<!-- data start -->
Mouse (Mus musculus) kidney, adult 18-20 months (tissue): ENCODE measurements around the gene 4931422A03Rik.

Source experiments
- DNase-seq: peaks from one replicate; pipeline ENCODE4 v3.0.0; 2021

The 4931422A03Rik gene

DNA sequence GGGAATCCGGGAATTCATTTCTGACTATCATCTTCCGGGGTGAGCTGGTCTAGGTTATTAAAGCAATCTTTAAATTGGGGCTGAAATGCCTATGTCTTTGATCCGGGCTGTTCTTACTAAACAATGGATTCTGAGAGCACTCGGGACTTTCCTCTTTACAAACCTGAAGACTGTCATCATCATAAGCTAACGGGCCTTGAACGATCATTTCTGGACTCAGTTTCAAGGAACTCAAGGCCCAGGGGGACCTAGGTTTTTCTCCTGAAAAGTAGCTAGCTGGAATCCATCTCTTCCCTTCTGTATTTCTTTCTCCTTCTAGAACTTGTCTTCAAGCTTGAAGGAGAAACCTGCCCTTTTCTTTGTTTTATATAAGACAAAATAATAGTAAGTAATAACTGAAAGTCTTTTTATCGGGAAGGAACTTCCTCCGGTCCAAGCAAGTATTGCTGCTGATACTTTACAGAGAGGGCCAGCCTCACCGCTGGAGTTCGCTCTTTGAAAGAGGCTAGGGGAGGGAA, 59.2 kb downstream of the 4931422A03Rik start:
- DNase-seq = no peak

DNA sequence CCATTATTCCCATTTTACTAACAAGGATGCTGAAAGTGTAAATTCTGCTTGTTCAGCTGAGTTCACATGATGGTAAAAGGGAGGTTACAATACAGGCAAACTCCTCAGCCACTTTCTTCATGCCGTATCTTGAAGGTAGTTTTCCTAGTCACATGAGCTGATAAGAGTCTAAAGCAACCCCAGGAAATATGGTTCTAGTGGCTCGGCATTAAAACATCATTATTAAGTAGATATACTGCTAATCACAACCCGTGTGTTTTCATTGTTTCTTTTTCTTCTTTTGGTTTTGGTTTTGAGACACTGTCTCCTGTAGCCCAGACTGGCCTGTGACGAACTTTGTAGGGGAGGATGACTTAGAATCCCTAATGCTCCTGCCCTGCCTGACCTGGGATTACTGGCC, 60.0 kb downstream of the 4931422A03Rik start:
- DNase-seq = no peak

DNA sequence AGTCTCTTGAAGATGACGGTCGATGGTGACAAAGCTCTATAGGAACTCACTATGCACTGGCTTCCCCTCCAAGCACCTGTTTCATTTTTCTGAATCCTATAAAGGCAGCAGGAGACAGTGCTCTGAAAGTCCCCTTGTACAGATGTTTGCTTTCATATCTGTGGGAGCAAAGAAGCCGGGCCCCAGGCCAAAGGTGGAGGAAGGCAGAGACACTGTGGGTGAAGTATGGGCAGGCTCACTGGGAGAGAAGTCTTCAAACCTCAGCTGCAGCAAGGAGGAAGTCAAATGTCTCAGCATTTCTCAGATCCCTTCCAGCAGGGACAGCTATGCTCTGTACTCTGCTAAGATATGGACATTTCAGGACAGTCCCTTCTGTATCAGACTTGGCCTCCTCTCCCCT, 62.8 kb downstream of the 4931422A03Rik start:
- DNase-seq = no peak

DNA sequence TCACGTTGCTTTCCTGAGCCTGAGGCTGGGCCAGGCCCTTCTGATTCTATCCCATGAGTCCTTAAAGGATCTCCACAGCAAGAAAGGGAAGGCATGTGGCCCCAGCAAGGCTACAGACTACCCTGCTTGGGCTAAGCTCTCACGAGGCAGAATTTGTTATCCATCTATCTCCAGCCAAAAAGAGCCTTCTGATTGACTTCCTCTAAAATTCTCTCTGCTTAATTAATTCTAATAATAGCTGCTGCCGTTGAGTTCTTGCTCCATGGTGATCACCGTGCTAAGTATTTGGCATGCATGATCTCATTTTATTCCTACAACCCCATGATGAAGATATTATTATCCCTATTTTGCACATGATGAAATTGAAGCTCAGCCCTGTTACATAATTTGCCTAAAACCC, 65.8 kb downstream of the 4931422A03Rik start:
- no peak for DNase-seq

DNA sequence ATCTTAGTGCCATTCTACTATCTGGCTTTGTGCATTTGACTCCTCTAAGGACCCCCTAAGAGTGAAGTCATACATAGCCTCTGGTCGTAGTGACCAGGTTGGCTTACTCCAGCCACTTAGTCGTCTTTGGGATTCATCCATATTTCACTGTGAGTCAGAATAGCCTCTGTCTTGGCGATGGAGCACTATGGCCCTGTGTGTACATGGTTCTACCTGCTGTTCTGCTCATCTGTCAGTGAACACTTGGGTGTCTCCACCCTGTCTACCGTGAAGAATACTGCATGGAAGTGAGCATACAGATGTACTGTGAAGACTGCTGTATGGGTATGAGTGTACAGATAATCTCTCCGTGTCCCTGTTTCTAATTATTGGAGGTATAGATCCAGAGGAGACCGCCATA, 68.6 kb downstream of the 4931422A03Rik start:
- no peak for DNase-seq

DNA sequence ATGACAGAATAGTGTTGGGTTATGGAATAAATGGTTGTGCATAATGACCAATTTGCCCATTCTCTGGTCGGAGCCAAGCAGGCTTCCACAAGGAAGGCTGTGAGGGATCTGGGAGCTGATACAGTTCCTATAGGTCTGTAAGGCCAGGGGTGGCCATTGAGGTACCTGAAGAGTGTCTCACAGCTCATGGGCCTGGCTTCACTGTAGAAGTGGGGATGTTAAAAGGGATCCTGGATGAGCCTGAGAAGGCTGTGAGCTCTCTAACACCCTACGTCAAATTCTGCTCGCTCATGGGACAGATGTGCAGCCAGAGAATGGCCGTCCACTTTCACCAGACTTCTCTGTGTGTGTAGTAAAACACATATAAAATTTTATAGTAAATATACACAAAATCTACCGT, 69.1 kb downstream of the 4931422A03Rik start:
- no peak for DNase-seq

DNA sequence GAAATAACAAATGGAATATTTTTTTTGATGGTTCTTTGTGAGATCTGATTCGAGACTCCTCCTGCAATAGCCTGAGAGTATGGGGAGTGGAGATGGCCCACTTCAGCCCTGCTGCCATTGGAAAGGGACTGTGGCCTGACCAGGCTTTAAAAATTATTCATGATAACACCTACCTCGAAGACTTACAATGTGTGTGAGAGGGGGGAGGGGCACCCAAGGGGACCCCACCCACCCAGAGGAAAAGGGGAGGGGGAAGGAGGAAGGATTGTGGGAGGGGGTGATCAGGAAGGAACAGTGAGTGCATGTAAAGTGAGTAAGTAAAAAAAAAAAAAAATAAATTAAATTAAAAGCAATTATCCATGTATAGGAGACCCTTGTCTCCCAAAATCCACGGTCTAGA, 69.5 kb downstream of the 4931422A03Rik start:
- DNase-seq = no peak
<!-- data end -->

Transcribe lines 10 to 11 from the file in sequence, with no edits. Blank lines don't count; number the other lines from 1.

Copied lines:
- DNase-seq = no peak

DNA sequence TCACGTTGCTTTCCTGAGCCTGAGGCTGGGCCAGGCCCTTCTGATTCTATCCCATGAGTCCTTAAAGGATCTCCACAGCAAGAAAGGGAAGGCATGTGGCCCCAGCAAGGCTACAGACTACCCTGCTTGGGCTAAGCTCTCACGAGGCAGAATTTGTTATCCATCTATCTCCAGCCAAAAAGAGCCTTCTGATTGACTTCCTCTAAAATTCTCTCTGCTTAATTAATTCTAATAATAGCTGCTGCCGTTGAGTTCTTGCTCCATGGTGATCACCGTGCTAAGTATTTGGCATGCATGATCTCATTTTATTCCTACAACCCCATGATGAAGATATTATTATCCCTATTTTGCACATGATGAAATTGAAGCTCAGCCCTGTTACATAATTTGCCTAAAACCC, 65.8 kb downstream of the 4931422A03Rik start: